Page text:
This past winter in Newburgh an American Staffordshire terrier named Rocky was left out in freezing weather for five weeks while its owner was on vacation. After rescuers found the dog, they had to euthanize him.
On June 6, Orange County Executive Steven M. Neuhaus signed Rocky’s Law, meant to prevent such abuse from happening again. Mindy, an American Staffordshire from the Warwick Valley Humane Society, also placed her paw print on the bill.
“We are going to get the message out to people: if you are doing this there are going to be strong consequences for your actions,” Neuhaus said.
Once filed, the law will aggressively protect pets from abusive owners. The signing took place at the Warwick Valley Humane Society, which cares for Mindy and other pets and has been outspoken in preventing animal abuse.
The law is one of the strictest in the nation punishing animal abuse. Anyone in Orange County convicted of animal abuse must register with the sheriff’s office within five days of his or her conviction or after being released from jail if incarcerated.
Not reporting convictions will be a misdemeanor, punishable by up to a year in jail and a maximum fine of $2,000 for each day offenders fail to register.
Abusers will stay on the registry for 15 years, but will be reinstated for life if they are convicted again for abusing an animal.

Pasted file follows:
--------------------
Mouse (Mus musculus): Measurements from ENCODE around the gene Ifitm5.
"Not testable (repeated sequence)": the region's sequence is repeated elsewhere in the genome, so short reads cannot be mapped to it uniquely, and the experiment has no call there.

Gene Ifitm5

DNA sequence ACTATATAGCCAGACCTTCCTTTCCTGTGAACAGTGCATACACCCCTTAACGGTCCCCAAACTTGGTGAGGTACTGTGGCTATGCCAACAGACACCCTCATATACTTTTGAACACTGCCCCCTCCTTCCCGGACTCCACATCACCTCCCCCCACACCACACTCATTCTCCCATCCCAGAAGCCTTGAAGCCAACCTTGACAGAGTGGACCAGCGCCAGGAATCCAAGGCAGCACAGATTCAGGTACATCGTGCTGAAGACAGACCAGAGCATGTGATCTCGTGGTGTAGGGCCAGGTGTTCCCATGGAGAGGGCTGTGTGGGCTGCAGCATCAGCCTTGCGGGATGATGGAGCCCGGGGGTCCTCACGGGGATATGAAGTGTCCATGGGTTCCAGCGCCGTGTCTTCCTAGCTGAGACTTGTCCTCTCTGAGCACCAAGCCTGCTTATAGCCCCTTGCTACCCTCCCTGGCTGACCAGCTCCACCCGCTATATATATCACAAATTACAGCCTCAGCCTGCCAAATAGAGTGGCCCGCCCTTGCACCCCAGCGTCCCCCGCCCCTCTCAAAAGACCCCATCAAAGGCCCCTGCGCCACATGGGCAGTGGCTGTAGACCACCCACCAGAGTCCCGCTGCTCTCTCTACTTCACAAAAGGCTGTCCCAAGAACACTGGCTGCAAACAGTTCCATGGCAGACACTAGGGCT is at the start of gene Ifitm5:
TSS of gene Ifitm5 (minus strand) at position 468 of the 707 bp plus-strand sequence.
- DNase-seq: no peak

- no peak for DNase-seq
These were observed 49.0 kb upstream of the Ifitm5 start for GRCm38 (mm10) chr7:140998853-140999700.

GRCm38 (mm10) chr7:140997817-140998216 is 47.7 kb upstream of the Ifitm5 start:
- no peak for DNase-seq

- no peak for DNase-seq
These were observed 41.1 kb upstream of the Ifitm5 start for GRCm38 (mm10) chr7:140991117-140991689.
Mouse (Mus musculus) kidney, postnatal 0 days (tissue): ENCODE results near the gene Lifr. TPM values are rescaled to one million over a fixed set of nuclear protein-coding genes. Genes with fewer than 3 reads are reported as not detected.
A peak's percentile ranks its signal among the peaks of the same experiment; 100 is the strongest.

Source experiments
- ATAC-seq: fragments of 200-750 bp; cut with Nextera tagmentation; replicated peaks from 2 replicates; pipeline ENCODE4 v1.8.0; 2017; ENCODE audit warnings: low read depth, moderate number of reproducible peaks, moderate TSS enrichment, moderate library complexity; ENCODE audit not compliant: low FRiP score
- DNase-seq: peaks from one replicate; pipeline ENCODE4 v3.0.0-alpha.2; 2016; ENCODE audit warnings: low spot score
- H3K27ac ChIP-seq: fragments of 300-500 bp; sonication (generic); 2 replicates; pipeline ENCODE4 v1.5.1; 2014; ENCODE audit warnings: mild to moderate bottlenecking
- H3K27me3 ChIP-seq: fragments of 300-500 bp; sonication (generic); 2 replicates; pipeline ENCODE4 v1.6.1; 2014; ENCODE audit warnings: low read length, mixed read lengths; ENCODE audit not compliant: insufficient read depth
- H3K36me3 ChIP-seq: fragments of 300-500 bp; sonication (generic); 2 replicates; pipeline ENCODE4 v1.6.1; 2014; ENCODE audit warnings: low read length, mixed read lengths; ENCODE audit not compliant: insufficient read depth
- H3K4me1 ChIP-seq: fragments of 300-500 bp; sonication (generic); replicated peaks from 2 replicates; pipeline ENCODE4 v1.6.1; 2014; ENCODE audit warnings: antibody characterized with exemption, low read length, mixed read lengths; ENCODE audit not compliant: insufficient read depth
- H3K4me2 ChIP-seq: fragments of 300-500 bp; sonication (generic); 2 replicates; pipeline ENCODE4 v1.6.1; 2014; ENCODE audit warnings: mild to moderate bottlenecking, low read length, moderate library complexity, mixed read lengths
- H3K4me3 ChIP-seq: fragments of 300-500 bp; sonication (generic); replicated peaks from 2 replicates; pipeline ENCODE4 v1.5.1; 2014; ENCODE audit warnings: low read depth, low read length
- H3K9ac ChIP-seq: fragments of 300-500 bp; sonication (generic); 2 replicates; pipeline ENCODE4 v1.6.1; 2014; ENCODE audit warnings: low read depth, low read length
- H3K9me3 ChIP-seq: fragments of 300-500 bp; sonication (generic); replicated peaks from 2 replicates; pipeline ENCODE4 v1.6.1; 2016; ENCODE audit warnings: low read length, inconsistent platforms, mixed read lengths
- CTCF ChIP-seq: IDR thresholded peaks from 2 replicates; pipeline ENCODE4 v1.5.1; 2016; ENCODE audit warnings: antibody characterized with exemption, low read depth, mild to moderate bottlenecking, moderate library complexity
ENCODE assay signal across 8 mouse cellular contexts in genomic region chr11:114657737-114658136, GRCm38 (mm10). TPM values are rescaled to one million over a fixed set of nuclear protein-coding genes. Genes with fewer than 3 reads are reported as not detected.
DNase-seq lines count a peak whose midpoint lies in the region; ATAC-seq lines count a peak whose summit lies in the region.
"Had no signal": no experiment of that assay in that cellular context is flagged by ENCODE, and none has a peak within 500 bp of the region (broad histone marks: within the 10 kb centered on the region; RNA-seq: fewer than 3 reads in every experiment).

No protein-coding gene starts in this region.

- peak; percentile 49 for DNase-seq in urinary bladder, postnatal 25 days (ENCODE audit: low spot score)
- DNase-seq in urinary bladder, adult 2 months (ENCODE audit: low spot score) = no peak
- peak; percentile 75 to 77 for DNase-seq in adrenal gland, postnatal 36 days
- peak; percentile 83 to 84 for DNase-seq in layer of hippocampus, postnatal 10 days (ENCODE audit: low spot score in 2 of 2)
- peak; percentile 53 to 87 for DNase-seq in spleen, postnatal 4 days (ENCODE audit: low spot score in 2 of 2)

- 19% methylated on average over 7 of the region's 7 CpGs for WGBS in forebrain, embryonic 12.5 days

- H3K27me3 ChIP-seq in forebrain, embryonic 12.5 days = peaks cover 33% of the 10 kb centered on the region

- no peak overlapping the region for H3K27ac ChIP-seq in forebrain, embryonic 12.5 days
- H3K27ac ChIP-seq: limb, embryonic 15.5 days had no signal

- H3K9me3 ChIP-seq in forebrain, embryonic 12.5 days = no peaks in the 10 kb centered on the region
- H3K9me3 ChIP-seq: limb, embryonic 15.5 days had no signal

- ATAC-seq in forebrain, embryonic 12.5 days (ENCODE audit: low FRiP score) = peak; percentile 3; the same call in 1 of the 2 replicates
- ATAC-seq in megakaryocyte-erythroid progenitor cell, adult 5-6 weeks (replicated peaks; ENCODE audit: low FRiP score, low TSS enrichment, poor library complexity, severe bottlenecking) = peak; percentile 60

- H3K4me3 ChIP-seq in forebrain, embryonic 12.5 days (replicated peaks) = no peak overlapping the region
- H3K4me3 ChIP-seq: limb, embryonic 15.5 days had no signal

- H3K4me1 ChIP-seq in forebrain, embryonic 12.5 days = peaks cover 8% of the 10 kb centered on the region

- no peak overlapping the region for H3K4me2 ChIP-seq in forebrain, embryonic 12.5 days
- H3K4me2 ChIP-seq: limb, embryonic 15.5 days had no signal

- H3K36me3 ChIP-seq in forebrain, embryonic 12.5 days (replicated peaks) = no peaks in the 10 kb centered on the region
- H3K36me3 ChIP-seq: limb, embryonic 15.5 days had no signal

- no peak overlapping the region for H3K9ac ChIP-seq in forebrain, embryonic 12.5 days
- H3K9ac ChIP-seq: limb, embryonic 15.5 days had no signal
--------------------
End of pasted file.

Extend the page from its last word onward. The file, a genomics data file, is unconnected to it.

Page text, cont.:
Rocky’s Law was introduced by Orange County Legislator Michael Anagnostakis (R-Newburgh) in April and was passed by legislators unanimously last month.
Orange County legislator John Vero supports the new law. “This is something that’s way overdue in our county. We are here because we love our animals. We love our pets. Unfortunately, there are a lot of people out there who don’t and that’s what this law is about.”
Convicted animal abusers will be required to pay a $125 fee to cover any costs for maintaining Orange County’s registry and database and could be incarcerated for up to a year, and fined as much as $5,000, if they obtain another animal while included on the registry.
Any person who gives or sells the animal to the offender will face a maximum $5,000 fine.
President of the Warwick Valley Humane Society Suzyn Barren expressed her gratitude for the stiff law. “This law is so necessary to help those of us trying to find homes to have more peace of mind knowing that they are going into a home that is not a home of an animal abuser.”
The Orange County Sheriff’s Department will administer the database of animal abusers, which will include names and photos of convicted animal abusers. The county will also post links of animal abuse registries in neighboring counties.
The department trains animal control officers, and Sheriff Carl E. DuBois has long supported prevention of animal abuse. “I’m an advocate for the prevention of animal cruelty for the last 12 plus years of being sheriff,” Dubois said.
The county has a proven record of protecting animals. In 2004, as an Orange County prosecutor, District Attorney David Hoovler won the conviction of someone reputed to be the biggest dog fighting promoter east of the Mississippi. The Warwick Valley Humane Society took in the 18 pit bulls taken from the promoter’s property.
Barren says that Mindy, the American Staffordshire terrier whose paw print appears on the bill enacting Rocky’s law, was picked up at a ShopRite parking lot as an unclaimed stray with no microchip or ID.